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He was the fifth son of Thomas Danby of Danby, Yorkshire, and his wife Mary, daughter of Sir Robert Tanfield. He adopted the legal profession, and occurs in the year-books as early as 1431 ; in 1441 he appeared in a case before the privy council, and in 1443 was made serjeant-at-law, being promoted king's serjeant soon afterwards. He seems never to have sat in parliament, but on 28 June 1452 he was raised to the bench of common pleas. Being apparently of Yorkist sympathies, he was on 11 May 1461, immediately after the accession of Edward IV, appointed chief justice of common pleas ; he was knighted soon afterwards. When Henry VI regained his throne Danby was, by patent dated 9 October 1470, continued as chief justice, but when Edward IV returned in the following year Danby ceased to be chief justice. As he disappears from the list of judges three weeks before the others were removed, the circumstance may be due to his death, and not to his disgrace ; possibly the story which Holinshed erroneously relates of Sir William Hankford, of a chief justice who in this year deliberately got himself shot by his gamekeeper, refers to Danby. The frequency with which Danby's opinion was quoted suggests that he was a judge of considerable weight. He was the judge in the recovery referred to in Taltarum's Case, which gave rise to the doctrine of the common recovery.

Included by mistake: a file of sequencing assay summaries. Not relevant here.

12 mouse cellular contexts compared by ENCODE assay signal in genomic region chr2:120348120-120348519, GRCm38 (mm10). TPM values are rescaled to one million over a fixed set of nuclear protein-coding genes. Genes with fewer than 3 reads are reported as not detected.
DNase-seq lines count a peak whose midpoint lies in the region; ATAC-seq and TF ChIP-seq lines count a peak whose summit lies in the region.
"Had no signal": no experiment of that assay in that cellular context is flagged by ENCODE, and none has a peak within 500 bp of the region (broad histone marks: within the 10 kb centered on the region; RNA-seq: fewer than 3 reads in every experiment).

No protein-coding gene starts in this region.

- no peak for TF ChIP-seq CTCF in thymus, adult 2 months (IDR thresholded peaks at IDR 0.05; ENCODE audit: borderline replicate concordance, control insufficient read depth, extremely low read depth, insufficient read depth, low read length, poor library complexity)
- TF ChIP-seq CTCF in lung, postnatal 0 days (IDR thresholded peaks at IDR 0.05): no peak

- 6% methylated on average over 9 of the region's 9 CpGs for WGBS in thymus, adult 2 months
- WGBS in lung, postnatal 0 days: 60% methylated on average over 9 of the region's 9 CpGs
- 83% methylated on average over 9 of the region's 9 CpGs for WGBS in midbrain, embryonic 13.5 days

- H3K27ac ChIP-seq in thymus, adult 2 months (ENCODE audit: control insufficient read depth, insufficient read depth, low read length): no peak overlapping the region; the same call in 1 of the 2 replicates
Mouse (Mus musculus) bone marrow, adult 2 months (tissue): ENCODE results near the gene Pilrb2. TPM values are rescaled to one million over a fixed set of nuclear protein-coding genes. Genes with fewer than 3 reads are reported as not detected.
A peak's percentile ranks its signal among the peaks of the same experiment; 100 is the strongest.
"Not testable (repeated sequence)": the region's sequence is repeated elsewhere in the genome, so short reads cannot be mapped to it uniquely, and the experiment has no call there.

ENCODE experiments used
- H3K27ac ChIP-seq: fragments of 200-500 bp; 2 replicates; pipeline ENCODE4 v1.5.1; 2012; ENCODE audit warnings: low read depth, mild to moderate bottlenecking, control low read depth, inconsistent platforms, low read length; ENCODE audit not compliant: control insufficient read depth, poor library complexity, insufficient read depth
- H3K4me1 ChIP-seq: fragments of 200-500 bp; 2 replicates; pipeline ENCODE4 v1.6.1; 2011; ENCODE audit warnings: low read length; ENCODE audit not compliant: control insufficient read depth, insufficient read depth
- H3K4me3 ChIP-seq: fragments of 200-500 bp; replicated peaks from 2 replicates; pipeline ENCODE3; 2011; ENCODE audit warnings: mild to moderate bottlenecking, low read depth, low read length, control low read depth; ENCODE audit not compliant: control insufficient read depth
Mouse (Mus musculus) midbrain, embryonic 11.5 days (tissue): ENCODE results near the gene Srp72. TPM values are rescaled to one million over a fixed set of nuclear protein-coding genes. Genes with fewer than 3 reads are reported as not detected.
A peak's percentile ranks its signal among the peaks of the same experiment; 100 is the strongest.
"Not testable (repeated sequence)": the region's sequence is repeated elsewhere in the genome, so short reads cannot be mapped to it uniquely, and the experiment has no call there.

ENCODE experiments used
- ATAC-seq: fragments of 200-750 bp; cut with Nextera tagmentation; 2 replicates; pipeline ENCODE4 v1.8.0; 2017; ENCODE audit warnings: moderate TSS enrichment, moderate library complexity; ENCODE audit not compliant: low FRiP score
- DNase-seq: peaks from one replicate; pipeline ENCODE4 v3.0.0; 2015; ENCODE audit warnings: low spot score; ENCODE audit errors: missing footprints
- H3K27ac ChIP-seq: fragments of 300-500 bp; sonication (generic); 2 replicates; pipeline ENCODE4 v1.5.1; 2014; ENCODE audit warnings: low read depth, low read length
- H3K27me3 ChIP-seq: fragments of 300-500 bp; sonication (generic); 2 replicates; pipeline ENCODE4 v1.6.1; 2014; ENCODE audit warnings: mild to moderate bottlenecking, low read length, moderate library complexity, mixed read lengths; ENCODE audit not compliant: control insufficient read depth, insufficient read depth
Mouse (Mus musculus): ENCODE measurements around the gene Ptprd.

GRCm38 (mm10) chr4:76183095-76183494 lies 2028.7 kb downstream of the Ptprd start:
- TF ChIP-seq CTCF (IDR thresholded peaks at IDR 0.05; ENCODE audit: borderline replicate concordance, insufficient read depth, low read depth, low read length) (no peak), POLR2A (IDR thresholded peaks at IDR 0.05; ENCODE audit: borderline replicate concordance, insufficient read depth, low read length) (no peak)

He married, first, in 1444, Catherine, daughter of Ralph Fitzrandal, by whom he had no issue, and secondly Elizabeth, daughter and heiress of William Aslaby ; by her he had a son, Sir James Danby, who succeeded to Thorp Perrow, Yorkshire, an estate his father had purchased, and died in 1496, and a daughter, Margaret, who married Christopher Barton. His great-grandson, Sir Christopher Danby, was, according to Paget, designed for a peerage by Henry VIII, but the intention was never carried out.
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